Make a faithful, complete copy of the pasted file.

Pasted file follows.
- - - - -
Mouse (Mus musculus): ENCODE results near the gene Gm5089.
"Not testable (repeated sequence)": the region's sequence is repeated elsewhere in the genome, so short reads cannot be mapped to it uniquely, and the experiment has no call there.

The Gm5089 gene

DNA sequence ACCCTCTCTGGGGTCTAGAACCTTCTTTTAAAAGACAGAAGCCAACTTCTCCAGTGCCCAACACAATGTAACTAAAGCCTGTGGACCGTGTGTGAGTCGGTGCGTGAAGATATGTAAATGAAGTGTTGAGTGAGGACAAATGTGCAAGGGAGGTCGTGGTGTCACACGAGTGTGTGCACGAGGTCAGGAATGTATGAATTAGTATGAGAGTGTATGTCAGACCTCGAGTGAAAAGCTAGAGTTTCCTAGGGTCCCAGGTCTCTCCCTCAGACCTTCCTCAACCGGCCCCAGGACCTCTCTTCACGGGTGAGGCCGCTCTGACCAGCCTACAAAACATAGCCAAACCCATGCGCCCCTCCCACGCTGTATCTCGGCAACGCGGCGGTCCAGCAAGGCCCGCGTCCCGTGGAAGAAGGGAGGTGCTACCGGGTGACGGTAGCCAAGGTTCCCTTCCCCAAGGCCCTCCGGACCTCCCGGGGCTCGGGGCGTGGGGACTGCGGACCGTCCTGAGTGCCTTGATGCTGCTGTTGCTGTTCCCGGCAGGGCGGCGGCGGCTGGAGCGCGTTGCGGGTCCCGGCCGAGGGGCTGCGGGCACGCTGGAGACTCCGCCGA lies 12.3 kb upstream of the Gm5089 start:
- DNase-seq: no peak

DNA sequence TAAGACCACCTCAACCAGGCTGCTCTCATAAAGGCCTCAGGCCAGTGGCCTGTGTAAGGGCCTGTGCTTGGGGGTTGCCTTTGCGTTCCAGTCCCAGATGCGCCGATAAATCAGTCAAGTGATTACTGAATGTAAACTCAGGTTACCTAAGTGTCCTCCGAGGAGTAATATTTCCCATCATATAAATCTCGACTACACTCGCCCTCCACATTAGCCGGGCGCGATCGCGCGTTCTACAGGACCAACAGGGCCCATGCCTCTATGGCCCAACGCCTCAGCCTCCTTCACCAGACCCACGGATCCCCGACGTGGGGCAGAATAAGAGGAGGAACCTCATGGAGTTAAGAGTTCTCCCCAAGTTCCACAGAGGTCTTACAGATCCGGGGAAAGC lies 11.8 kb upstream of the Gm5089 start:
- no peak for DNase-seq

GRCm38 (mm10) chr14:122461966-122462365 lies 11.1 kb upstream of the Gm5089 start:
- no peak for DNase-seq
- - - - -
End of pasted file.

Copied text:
Mouse (Mus musculus): ENCODE results near the gene Gm5089.
"Not testable (repeated sequence)": the region's sequence is repeated elsewhere in the genome, so short reads cannot be mapped to it uniquely, and the experiment has no call there.

The Gm5089 gene

DNA sequence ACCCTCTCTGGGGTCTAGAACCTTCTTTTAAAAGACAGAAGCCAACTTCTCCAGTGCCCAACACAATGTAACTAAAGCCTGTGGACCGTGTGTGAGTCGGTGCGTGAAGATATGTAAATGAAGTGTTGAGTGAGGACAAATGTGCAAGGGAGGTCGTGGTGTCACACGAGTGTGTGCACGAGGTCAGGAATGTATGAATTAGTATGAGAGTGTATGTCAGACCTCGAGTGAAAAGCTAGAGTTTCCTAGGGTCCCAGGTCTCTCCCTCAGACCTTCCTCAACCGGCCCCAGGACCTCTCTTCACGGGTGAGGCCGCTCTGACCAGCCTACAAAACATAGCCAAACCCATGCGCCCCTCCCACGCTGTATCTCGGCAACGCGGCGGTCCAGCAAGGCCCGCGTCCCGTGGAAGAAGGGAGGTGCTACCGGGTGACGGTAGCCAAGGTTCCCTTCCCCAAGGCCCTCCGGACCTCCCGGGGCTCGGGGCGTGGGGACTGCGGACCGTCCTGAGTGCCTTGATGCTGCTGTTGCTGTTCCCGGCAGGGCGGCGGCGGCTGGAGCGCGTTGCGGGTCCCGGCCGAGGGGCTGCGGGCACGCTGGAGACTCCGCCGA lies 12.3 kb upstream of the Gm5089 start:
- DNase-seq: no peak

DNA sequence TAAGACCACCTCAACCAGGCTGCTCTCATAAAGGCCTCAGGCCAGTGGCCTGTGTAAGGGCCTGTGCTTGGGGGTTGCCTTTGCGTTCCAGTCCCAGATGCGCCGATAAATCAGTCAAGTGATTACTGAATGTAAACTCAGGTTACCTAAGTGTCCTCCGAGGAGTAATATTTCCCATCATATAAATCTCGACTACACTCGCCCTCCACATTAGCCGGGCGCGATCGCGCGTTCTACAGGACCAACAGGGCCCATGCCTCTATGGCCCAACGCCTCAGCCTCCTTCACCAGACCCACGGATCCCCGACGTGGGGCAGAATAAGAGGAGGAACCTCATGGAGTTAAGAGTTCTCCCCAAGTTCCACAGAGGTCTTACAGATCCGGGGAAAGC lies 11.8 kb upstream of the Gm5089 start:
- no peak for DNase-seq

GRCm38 (mm10) chr14:122461966-122462365 lies 11.1 kb upstream of the Gm5089 start:
- no peak for DNase-seq